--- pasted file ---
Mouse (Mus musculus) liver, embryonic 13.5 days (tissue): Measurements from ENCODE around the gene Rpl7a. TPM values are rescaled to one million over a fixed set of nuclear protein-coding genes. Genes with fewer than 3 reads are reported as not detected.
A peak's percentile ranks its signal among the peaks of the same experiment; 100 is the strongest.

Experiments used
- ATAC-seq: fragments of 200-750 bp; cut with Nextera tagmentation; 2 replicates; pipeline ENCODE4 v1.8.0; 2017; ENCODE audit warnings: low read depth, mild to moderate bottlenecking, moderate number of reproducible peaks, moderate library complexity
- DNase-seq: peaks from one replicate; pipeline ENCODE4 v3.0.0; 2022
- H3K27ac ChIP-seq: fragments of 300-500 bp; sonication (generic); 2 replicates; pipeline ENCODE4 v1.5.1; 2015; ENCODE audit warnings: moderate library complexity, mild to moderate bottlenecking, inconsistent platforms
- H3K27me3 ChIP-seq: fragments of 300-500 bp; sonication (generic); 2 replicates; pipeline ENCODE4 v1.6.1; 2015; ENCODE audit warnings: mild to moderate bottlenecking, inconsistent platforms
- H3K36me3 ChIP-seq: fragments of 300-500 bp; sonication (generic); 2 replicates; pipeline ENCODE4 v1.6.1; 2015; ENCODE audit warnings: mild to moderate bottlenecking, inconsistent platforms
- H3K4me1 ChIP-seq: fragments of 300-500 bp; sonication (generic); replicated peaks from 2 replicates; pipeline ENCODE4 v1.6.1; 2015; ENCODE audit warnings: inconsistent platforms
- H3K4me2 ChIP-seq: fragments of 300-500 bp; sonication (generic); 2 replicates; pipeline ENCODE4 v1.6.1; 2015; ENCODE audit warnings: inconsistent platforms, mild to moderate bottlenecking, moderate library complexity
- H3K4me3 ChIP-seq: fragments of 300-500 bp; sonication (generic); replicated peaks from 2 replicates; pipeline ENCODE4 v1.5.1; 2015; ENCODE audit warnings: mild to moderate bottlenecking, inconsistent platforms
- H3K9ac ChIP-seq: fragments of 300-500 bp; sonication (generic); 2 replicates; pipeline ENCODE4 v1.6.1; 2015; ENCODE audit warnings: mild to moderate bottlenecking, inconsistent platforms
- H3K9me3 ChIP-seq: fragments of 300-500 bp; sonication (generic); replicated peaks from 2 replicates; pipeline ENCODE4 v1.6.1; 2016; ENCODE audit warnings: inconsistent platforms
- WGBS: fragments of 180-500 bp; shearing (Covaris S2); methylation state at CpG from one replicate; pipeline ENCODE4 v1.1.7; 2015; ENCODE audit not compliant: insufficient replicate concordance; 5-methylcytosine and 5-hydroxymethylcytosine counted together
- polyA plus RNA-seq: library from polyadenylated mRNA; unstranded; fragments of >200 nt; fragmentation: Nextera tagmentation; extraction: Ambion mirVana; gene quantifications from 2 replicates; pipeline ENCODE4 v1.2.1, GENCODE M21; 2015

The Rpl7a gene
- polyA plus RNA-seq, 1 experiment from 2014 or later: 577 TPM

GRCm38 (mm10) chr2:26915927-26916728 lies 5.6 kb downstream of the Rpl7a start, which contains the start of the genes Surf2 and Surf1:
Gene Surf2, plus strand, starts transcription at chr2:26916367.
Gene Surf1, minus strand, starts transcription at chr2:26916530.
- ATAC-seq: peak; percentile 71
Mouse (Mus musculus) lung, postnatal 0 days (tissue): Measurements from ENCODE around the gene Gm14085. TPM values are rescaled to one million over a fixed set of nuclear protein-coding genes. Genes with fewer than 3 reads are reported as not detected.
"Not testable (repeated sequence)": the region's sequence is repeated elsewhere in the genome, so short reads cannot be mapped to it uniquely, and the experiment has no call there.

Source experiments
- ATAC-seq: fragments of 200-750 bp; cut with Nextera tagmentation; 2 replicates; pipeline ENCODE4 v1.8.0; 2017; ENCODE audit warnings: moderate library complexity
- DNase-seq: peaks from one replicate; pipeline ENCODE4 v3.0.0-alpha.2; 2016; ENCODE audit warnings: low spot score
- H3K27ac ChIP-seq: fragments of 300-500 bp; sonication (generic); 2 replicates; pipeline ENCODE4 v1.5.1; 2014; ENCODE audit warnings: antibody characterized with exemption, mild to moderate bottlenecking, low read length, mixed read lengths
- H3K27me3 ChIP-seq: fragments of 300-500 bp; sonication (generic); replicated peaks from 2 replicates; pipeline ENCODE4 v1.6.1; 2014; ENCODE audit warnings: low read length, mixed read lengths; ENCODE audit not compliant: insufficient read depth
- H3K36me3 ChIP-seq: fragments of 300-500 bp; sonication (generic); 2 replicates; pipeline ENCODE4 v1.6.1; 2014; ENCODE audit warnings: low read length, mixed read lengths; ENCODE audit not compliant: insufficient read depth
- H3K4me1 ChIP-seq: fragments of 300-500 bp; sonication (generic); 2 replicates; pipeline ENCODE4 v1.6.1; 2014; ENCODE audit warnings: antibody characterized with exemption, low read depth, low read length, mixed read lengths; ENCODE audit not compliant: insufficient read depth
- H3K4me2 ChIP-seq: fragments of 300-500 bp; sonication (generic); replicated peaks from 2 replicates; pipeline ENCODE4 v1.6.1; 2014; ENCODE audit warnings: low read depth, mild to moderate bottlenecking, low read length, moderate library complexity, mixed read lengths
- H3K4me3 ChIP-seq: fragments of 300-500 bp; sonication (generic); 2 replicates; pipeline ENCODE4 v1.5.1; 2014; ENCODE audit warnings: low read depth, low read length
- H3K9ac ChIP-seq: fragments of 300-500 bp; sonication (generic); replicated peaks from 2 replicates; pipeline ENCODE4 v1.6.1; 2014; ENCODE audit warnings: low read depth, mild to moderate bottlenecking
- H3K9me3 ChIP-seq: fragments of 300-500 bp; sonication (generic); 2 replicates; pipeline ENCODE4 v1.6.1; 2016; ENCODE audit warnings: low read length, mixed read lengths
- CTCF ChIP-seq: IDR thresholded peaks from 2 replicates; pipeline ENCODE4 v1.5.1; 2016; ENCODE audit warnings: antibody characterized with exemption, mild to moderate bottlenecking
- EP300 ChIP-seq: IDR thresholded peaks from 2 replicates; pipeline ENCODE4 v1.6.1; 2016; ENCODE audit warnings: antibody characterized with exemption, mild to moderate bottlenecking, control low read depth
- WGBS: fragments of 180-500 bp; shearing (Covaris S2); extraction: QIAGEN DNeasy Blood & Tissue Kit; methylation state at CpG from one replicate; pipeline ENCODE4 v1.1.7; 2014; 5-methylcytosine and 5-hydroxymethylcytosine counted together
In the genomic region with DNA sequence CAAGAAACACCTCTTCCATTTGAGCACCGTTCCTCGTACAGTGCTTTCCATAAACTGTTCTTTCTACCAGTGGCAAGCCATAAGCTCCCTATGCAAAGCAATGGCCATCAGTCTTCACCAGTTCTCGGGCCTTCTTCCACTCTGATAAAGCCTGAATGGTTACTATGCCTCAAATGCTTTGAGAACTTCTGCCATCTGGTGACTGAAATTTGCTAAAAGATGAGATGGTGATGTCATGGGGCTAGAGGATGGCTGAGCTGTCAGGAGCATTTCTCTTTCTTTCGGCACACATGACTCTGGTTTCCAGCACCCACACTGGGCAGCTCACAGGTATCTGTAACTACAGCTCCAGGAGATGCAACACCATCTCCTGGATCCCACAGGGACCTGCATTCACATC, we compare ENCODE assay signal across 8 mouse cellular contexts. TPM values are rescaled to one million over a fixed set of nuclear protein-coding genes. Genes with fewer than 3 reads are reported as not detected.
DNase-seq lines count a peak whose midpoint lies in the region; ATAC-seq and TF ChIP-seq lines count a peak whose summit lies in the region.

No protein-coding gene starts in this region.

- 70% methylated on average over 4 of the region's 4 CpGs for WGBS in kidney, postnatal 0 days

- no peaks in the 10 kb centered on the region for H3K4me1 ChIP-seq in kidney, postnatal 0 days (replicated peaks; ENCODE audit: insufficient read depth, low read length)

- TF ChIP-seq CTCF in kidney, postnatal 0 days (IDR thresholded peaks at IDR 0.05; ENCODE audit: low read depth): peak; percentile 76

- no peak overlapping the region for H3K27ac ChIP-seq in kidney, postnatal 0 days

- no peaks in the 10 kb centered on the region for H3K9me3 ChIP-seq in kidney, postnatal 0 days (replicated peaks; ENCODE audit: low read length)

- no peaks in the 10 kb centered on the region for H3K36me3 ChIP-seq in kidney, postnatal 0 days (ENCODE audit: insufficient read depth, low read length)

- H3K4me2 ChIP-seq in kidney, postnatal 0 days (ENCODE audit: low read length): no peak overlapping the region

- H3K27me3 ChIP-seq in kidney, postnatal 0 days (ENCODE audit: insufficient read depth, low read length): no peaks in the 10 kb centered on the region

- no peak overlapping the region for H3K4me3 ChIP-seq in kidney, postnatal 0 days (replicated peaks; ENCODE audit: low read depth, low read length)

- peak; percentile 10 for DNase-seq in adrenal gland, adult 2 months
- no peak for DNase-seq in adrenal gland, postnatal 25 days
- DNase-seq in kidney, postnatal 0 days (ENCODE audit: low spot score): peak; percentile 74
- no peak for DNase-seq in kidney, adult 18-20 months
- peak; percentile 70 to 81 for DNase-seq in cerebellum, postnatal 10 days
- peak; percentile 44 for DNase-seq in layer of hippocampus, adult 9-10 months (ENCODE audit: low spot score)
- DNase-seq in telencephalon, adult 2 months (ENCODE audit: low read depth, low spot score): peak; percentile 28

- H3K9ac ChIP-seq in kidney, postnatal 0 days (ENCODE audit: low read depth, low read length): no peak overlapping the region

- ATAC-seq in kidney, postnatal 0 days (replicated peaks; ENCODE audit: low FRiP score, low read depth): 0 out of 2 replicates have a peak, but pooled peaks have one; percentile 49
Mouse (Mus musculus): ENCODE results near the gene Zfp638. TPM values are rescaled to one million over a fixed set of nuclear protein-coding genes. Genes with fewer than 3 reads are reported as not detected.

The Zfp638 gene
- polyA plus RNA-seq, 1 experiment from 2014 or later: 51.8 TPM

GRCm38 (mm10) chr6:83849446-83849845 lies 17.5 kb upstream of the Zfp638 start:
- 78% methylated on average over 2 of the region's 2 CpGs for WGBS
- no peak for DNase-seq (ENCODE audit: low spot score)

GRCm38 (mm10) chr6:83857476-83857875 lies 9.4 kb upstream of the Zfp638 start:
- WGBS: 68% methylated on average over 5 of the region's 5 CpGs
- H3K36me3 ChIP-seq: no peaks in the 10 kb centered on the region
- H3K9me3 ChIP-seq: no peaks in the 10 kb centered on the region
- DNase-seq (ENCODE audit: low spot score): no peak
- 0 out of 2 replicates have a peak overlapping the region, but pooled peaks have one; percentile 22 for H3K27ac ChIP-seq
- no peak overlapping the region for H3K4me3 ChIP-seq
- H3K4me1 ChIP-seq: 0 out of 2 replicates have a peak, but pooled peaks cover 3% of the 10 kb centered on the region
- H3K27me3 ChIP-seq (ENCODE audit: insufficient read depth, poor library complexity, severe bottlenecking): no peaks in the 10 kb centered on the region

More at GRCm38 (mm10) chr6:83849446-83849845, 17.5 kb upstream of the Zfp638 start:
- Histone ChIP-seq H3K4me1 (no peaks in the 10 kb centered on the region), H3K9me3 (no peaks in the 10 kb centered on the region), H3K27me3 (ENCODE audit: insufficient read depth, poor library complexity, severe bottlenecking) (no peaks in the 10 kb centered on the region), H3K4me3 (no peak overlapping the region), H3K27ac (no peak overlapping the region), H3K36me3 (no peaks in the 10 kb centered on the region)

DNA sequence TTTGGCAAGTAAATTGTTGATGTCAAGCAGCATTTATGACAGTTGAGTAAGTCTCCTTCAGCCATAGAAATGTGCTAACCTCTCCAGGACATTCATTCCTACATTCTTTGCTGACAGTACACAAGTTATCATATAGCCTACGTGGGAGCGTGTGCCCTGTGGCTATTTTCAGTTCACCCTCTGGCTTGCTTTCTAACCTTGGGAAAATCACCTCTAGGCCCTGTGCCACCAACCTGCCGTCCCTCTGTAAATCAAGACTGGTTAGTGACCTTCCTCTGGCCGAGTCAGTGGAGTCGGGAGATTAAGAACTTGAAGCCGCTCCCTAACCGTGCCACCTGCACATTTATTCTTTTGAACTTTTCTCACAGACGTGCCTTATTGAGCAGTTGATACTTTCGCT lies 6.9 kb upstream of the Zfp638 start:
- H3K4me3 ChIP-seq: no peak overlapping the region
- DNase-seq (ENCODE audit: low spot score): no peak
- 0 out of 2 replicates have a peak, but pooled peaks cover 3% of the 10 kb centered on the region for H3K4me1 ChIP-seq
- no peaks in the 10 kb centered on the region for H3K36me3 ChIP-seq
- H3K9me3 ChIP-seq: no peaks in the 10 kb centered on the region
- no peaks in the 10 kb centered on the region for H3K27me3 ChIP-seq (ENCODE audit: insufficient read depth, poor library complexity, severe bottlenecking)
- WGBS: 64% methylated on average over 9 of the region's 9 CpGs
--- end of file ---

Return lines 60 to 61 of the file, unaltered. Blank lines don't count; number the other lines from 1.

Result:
The Zfp638 gene
- polyA plus RNA-seq, 1 experiment from 2014 or later: 51.8 TPM